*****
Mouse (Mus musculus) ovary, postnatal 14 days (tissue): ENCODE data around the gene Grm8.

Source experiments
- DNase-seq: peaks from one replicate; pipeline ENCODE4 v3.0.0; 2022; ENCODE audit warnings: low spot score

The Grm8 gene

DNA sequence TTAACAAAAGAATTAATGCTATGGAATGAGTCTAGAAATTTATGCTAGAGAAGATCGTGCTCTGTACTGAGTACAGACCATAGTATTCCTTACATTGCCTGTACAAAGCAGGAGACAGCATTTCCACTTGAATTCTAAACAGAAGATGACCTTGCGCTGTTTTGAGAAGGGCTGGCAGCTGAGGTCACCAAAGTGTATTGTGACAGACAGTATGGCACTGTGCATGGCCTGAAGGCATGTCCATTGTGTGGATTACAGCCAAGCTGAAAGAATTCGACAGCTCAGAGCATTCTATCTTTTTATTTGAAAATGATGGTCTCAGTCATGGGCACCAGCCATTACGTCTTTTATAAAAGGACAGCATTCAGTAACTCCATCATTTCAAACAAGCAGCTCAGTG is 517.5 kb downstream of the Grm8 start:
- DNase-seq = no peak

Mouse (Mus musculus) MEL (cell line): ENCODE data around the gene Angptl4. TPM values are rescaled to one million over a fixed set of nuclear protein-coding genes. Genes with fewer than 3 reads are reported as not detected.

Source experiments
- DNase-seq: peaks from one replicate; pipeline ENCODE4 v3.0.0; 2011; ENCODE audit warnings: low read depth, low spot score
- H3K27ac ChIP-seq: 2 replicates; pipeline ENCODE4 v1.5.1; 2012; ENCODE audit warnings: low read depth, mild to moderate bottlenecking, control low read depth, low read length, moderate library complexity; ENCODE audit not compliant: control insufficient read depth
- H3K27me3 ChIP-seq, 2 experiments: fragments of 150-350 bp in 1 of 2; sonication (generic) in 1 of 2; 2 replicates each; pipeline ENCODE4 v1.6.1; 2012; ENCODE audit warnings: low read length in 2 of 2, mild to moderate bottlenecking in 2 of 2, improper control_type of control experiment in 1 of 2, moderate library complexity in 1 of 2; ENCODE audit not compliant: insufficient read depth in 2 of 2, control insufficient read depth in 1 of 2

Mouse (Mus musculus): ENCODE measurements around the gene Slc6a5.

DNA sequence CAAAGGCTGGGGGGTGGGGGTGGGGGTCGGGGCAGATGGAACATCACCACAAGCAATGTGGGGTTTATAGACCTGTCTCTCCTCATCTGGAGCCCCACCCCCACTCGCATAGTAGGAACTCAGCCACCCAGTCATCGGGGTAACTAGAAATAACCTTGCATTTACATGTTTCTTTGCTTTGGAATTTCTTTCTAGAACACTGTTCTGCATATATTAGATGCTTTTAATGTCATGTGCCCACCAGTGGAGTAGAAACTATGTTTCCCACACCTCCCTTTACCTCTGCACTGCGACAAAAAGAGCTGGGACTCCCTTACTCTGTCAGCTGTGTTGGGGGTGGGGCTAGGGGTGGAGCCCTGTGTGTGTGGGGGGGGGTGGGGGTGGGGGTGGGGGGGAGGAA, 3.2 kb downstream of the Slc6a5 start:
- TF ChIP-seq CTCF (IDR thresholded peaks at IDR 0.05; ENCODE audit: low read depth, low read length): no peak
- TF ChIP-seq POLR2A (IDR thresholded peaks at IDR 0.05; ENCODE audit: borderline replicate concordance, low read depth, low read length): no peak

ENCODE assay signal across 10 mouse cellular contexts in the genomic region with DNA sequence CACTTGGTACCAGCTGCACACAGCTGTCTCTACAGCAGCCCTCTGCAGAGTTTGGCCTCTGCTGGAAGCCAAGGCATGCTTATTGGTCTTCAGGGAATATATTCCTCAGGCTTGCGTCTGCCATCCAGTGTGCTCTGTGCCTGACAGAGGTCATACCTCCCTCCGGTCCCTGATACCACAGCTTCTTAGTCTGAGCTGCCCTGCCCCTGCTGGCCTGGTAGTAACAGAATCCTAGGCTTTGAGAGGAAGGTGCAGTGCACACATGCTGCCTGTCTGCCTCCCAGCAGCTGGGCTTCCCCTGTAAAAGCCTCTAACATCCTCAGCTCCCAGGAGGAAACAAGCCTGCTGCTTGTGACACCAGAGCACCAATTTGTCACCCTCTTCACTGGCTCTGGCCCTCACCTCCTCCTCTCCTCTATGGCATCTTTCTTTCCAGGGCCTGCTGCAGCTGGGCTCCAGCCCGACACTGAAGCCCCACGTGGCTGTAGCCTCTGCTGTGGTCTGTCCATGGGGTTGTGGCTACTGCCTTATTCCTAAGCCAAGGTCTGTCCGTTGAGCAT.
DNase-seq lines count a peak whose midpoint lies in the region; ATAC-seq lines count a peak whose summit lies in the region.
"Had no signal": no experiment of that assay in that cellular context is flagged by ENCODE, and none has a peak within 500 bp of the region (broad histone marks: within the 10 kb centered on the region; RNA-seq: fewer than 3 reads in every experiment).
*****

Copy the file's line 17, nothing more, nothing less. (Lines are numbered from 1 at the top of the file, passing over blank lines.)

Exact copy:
DNase-seq lines count a peak whose midpoint lies in the region; ATAC-seq lines count a peak whose summit lies in the region.